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GOP Bill Would Apply C-Band Proceeds to Digital Divide

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A pair of powerful Republicans have introduced a bill that would tell the government how to spend the proceeds from the record-setting FCC C-Band Auction.

The auction, the largest-ever auction of midband spectrum, closed Jan. 15 having taken in $80,916,832,754 in gross proceeds

The Broadband Reserve Fund Act would require the net proceeds--up to $65 billion--to be deposited in a special reserve fund at Treasury earmarked for "broadband access and digital opportunity, modernizing the nation's communications infrastructure and meeting other connectivity needs," rather than leaving the money in a general fund that could be used for deficit reduction.

Also Read: Cable Says C-Band Bucks Should Be Use-Specific

The funds could be spent by the FCC or the National Telecommunications & Information Administration, which oversees government spectrum holdings.

Wicker said the bill would take a meaningful step to close the digital divide, particularly the rural divide, along with other steps like better broadband mapping and providing for better network security. "The pandemic has made internet access more vital than ever as Americans are relying on broadband services to work, learn, and connect with loved ones," Wicker said. "This legislation would preserve valuable resources to expand broadband access in unserved areas, secure the nation’s communications supply chain, and promote the development of next-generation technologies."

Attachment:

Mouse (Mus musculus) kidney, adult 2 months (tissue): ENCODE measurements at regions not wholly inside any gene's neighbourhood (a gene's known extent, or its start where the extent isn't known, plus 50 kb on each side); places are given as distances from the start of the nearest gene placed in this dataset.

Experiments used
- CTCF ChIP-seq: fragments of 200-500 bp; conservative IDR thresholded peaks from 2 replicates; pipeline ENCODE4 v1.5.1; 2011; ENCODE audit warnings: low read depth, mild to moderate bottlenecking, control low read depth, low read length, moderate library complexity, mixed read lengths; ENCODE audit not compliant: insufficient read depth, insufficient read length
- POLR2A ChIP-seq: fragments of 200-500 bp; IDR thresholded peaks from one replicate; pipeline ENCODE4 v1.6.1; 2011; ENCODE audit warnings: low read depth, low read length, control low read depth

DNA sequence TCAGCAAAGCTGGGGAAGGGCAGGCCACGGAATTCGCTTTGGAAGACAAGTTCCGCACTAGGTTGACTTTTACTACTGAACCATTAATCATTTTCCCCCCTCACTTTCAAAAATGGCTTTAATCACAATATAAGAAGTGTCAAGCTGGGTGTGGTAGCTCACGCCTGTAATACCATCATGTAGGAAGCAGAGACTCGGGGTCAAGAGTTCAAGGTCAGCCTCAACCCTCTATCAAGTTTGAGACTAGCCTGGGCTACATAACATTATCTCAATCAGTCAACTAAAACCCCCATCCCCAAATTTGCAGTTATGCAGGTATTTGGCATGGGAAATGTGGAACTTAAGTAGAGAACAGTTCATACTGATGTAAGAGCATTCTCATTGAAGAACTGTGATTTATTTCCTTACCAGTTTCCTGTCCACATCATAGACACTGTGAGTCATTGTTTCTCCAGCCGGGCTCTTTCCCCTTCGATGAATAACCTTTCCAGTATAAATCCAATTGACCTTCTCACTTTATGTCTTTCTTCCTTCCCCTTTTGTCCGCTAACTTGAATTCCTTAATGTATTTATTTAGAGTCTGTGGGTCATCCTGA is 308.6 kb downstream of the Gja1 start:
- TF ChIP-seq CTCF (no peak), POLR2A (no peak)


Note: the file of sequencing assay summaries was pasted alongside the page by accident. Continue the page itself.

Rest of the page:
“The pandemic has forced Americans to live an increasingly virtual life, and rural areas have been disproportionately impacted," said Blackburn. "We must do more to close the digital divide.”

Also Read: Pai Takes Heat Over C-Band Payments

The bill also expresses the "sense of Congress," which is a signal not a mandate, that the money could be used for remote learning, digital equity, expanding broadband in minority communities, securing the communications supply chain, public safety, spectrum efficiency, communications, high tech agriculture and telehealth.

The money would be available until 2030, after which anything left could then be applied to deficit reduction.

Contributing editor John Eggerton has been an editor and/or writer on media regulation, legislation and policy for over four decades, including covering the FCC, FTC, Congress, the major media trade associations, and the federal courts. In addition to Multichannel News and Broadcasting + Cable, his work has appeared in Radio World, TV Technology, TV Fax, This Week in Consumer Electronics, Variety and the Encyclopedia Britannica.